Here are thirteen opening lines from thirteen novels. Which ones can you guess? Correct answers will be inserted as they come in.
(Too late folks; it's over. I'm putting all the answers in now.)
1. "I've watched through his eyes, I've listened through his ears, and I tell you he's the one. Or at least as close as we're going to get."
Ender's Game by Orson Scott Card, guessed by Annie #2
2. "Matrimony was ordained, thirdly," said Jane Studdock to herself, "for the mutual society, help, and comfort that the one ought to have of the other."
That Hideous Strength by C.S. Lewis, guessed by Annie.
3. It came by mail, the old-fashioned way, since the Judge was almost eighty and distrusted modern devices.
The Summons by John Grisham, guessed by Anonymous (part way) and Annie #2.
4. No knowledge has come down of Joseph Knecht's origins.
The Glass Bead Game (Magister Ludi) by Hermann Hesse, guessed by Vomaxx at AW, who didn't turn up to put it in the comments here.
5. A squat grey building of only thirty-four storeys.
Brave New World by Aldous Huxley, guessed by Danika.
6. The news hit the British High Commission in Nairobi at nine-thirty on a Monday morning.
The Constant Gardener by John LeCarré, guessed by Eva.
7. The island of Gont, a single mountain that lifts its peak a mile above the storm-wracked Northeast Sea, is a land famous for wizards.
A Wizard of Earthsea by Ursula LeGuin, guessed by Poodlerat.
8. The first place that I can well remember was a large pleasant meadow with a pond of clear water in it.
Black Beauty by Anna Sewell, guessed by Poodlerat.
9. My name is Perry L. Crandall and I am not retarded.
Lottery by Patricia Wood, guessed by Annie.
10. Brother Francis Gerard of Utah might never have discovered the blessed documents, had it not been for the pilgrim with girded loins who appeared during that young novice's Lenten fast in the desert.
A Canticle for Leibowitz by Walter M. Miller, guessed by Annie #2.
Follow this up with the second sentence, and I consider it one of the best openings I've ever read.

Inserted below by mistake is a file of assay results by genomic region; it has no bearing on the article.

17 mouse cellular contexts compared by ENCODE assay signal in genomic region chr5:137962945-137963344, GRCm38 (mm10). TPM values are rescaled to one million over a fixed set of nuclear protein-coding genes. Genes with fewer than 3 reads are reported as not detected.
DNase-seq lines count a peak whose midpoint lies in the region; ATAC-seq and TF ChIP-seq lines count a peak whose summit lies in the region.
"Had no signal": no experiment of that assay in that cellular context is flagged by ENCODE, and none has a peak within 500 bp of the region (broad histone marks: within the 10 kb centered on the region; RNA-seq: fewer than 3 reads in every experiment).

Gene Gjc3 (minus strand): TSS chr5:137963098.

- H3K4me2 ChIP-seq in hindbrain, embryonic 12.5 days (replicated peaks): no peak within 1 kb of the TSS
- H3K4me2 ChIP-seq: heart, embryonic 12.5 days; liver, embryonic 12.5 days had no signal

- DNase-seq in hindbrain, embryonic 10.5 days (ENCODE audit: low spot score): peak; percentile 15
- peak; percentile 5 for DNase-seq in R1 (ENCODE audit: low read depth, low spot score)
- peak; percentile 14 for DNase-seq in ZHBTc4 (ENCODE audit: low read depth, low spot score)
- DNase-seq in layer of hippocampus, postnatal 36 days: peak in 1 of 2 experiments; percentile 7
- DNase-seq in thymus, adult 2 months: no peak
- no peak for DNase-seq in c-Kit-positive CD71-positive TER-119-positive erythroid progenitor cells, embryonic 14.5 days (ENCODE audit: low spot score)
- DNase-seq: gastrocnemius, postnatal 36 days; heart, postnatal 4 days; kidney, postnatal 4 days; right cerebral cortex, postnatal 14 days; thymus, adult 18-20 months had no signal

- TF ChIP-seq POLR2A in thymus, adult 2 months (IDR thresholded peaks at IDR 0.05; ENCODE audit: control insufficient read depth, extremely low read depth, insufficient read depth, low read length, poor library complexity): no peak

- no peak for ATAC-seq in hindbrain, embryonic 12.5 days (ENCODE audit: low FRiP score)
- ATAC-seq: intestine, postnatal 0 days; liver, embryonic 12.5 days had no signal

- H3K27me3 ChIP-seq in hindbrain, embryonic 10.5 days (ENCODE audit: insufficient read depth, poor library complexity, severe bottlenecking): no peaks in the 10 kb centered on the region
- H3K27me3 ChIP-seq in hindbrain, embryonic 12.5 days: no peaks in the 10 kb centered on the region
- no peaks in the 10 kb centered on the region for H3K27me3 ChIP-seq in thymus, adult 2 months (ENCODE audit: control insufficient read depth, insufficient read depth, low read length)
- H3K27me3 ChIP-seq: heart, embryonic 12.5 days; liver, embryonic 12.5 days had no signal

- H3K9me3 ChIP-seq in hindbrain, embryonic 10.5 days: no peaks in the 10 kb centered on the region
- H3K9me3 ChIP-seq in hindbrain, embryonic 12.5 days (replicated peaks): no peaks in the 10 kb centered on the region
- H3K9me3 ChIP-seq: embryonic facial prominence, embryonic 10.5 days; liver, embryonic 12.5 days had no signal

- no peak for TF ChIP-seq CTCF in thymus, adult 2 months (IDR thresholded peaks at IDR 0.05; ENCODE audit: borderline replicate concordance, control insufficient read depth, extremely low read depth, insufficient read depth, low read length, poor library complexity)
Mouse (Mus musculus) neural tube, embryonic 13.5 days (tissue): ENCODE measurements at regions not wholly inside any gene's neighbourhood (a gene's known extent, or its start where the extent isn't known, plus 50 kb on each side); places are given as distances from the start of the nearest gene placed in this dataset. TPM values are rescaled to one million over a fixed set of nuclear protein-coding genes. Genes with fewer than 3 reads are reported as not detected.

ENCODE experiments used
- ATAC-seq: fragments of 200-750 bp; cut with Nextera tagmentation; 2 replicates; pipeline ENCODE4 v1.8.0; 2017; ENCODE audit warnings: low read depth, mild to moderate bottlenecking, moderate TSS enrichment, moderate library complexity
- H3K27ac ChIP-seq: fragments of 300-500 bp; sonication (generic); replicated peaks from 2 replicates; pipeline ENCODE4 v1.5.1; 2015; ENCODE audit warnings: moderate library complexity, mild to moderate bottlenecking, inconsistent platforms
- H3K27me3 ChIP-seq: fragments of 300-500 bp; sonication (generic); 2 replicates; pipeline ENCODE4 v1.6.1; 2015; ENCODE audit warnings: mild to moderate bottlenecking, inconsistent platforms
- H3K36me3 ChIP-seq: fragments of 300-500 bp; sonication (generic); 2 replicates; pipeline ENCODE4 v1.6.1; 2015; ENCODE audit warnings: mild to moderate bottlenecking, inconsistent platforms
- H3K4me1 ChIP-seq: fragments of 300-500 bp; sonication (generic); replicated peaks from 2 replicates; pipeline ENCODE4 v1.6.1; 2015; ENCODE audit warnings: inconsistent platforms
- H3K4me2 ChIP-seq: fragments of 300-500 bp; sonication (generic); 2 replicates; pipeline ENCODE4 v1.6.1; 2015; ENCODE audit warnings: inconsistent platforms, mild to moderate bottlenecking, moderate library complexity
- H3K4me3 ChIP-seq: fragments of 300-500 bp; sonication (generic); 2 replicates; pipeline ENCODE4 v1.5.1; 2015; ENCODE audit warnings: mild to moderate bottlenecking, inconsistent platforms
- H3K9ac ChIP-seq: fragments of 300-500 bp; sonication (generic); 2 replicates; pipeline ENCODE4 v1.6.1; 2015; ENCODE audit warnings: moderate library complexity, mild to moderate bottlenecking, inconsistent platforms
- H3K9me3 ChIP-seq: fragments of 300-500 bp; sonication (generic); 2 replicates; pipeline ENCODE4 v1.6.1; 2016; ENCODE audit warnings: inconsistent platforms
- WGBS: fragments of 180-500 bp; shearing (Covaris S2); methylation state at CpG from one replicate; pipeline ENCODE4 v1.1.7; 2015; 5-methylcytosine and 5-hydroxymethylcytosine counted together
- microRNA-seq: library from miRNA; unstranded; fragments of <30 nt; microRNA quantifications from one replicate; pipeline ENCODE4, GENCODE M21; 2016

Never before had Brother Francis actually seen a pilgrim with girded loins, but that this one was the bona fide article he was convinced as soon as he had recovered from the spin-chilling effect of the pilgrim's advent on the far horizon, as a wiggling iota of black caught in a shimmering haze of heat.Great voice, sense of place, unusual but effective description and a good sense of the dry but sympathetic humour that characterizes the book. By the end of this second sentence I was smitten.
11. Here was the least common denominator of nature, the skeleton requirements simply, of land and sky - Saskatchewan prairie.
Who Has Seen the Wind by W.O. Mitchell, guessed by the husband of Danika.
12. In the tombs of Kursi sits a man with his back to the sea.
Madman by Tracy Groot. Fantastic book, see my review in the previous post.
13. The cabin-passenger wrote in his diary a parody of Descartes: 'I feel discomfort, therefore I am alive,' then sat pen in hand with no more to record.
A Burnt-Out Case by Graham Greene. I was more than a little surprised that no one got this one.
And that's it for this time.
You can find the original here, but I found it through Superfast Reader. Oh, and Poodlerat has done one too.
Technorati tags: Book memes, Opening lines, C.S. Lewis, Patricia Wood, Aldous Huxley, Orson Scott Card, John Grisham, Walter M. Miller, Ursula LeGuin, Anna Sewell, W.O. Mitchell, John LeCarré, Hermann Hesse, Tracy Groot, Graham Greene